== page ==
Earthquakes keep hitting inhabited areas on the planet, and they have nothing to do with human activities and carbon emissions, not even with the offshore oil drilling that my grandmother used to blame for all the destruction caused by quakes.
They are the result of adjustments in the earth’s crust. One commonly thinks of it as an incredibly solid layer of rock, with mountains on top made of even more rock. But in reality, most of the earth is in a molten state. The solid crust on top is, by comparison, paper-thin. When you think of the globe as a boiling sphere, it’s easier to visualize how its cold outer skin is broken up into large and small segments, called plates.
Prepare a pot of pudding on the stove (which makes for great comfort food while watching news about natural disasters) and observe how trouble zones develop when the mixture starts to boil. In some places, bubbles form and hot pudding squirts up, like little volcanoes. When it cools, you can often see seams in the upper layer where larger portions are joined.
Such seams exist on the earth all around the Pacific Ocean, which makes its outline the No. 1 trouble zone in the world.
For the U.S., this means that San Francisco remains at great risk of a devastating quake. The 1906 quake, destroying most of the city, was roughly the strength of the 1985 quake in Mexico City that killed 10,000.
Apart from the weaker Loma Prieta quake in 1989, the San Andreas fault has been quiet. This type of fault, which is produced by the Pacific Plate moving northward and rubbing against the American Plate, tends to make a major jolt every few decades.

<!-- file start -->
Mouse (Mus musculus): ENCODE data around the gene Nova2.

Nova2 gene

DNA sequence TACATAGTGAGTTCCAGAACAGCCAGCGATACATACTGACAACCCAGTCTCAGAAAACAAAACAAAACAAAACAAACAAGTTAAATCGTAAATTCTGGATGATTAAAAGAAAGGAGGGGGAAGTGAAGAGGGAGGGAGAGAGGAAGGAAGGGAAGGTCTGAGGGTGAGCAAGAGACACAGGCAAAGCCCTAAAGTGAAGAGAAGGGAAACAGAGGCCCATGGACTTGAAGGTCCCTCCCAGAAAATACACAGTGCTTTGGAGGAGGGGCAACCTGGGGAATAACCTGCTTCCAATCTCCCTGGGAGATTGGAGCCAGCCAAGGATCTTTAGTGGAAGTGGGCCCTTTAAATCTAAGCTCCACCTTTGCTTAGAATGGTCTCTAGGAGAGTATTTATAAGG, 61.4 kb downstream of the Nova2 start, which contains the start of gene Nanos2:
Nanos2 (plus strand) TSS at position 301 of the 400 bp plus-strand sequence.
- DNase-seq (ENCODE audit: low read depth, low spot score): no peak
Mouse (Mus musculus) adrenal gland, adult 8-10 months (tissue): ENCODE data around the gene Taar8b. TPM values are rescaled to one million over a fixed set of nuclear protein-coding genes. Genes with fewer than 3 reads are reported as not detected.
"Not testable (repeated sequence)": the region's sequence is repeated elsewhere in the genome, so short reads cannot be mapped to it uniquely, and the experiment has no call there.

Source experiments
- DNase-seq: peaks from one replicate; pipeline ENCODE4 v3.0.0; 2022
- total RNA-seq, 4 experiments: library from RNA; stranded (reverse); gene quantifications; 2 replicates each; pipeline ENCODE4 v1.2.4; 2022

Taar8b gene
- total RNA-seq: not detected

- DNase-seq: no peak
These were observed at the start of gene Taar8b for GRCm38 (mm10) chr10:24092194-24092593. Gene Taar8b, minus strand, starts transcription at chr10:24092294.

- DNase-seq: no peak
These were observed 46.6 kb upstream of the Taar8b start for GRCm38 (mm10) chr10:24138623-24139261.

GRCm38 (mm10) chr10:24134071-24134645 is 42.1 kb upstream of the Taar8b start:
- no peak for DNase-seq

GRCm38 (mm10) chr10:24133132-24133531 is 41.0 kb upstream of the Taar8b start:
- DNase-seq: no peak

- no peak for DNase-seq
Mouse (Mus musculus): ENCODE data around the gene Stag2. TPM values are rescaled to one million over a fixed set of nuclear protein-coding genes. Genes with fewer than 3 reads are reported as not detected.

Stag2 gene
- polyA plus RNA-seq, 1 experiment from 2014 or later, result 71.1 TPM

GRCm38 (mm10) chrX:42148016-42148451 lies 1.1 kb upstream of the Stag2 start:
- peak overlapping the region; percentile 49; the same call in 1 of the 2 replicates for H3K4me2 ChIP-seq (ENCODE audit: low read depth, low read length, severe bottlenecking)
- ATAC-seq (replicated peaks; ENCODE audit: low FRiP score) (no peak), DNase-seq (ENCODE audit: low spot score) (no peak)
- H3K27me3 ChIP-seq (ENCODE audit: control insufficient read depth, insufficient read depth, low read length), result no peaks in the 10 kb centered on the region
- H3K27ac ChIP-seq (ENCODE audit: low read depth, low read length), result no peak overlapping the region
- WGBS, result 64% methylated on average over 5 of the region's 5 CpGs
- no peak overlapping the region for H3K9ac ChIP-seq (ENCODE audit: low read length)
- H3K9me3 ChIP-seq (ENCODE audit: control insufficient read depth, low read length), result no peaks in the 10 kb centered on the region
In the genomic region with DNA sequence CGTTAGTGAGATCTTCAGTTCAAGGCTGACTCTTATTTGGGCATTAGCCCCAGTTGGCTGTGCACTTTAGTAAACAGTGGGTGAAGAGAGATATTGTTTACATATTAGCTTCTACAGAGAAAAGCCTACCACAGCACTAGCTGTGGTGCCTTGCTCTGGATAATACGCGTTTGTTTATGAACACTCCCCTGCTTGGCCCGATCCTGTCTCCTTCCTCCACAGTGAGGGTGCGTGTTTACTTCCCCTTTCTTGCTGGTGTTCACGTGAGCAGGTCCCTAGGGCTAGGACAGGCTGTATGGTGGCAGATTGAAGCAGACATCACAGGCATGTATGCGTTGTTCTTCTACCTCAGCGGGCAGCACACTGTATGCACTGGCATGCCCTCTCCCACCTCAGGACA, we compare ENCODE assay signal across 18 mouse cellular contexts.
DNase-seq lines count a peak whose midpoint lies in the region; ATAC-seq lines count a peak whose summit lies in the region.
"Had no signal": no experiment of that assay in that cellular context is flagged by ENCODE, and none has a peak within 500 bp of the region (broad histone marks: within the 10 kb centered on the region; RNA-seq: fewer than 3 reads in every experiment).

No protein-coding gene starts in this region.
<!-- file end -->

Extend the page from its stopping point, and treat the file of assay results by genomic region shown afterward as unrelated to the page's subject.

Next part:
The U.S. Geological Survey has free preparedness handbooks available (www.usgs.gov) but many of the structures in the city are old and unable to withstand strong shaking. Once-fashionable accessories like ledges and porticos are prone to breaking off and bringing a hail of stonework down on whomever is in the street.
In addition to San Francisco, the Oregon Coast has been added to the “endangered” list. According to a recent article on www.wunderground.com, the plate boundary there mirrors the conditions on Japan’s east coast. As awareness is slowly growing in Oregon’s coastal towns, the Oregon Seismic Safety Policy Advisory Commission is making vigorous efforts to point out the growing danger to that part of the country.
Rudi Kiefer, Ph.D., is a professor of physical science and director of sustainability at Brenau University. His column appears Sundays and at gainesvilletimes.com.